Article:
The Summer is well and truly here, and that can only mean one thing, GAA and lots of it. Here we’re going to give you a few places to go after the match has ended so you can keep the celebrations going or reflect on why your county lost. Obviously we can’t include every pub, so we’ve selected a few based on proximity to the stadium, tradition, and late licenses.
We’re going to do a separate article on ‘Best GAA pubs in town’, so if a pub has been left out here, it’ll likely be in the new list.
McGowans in Phibsboro has a rich tradition of drawing crowds after the match, given its proximity to the stadium and the reputation it has as a late night spot. People from around the country know McGowans as a place to go, whether it’s midweek for the teachers, nurses, gardai, and students, or on the weekend after a big sporting event. It’s a great spot if you want to keep going late into the night, especially if the Dubs have just won.
The Boars Head, Capel street
Even though it’s a bit of a walk from Croker, The Boars Head is well known as a fantastic GAA pub in Dublin where club teams will go to celebrate a win. Their walls are littered with GAA players holding trophies aloft inside and outside the pub. A lovely spot if you’re looking for a good pint in a great traditional atmosphere.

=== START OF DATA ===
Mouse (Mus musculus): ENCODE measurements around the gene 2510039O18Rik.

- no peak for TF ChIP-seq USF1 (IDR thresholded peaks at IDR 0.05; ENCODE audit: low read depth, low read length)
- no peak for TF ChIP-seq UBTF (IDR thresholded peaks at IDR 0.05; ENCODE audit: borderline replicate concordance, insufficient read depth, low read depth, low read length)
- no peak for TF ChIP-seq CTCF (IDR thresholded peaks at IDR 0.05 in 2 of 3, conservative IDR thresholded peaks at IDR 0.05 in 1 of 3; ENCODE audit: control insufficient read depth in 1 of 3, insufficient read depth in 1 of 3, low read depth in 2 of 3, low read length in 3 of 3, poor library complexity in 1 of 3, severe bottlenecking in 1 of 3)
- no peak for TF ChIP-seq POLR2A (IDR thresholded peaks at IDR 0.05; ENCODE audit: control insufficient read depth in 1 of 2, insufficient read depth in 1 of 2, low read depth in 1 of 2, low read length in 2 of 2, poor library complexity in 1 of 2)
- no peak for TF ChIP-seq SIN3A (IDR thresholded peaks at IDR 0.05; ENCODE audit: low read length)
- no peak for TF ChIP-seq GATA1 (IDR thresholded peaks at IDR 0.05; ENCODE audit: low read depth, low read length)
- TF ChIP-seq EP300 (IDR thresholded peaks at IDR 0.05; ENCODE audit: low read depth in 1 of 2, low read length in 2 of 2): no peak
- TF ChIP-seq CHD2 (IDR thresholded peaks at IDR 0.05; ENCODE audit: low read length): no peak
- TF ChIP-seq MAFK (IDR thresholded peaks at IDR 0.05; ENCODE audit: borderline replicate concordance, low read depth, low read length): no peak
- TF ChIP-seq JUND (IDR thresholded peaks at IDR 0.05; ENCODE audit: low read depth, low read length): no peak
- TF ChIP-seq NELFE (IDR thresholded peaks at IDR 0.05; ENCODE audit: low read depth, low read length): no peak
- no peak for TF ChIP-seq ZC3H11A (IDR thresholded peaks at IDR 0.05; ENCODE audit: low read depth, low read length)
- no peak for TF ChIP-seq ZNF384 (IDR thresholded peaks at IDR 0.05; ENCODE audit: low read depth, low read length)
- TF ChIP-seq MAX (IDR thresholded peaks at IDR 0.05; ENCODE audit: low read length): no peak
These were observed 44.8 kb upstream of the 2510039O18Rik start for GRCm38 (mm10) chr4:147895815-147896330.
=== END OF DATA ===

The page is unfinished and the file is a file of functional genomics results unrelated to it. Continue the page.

The Big Tree, Drumcondra
The Big Tree always does a roaring trade on match days, given that they have a huge area inside and a beer garden outside. In fact, it could be said that these match days make up the bulk of their trade during the year. Not a bad complaint to have. If you’re looking for somewhere very close to the stadium, then this could be a good bet for you.
When it’s not full of students midweek, Quinns in Drumcondra plays host to GAA fans from counties around the country. It’s one of the closest pubs to the stadium and there’s always craic to be had with the opposition fans.
Murrays bar, O’Connell street
If you’re looking for a bit of a sing song after the game, then Murrays on O’Connell street is a good bet. They’re on the northside, in town, and not too far from the stadium. They’ve got traditional music 7 nights a week, plenty of space indoors, and a huge beer garden at the back.
Peadar Kearneys, Dame street
Although it’s on the southside and a good bit away from Croker, Peadars is worth the walk on a Dubs day just to hear Brian Brody playing traditional songs and really getting the crowd going. There’s not many musicians in his league in Dublin when it comes to singing passionately on a GAA day.
If you’re looking for a pub that is the home away from home for your county in Dublin, we’re working on an article that gives you a pub for each of the 32 counties of Ireland.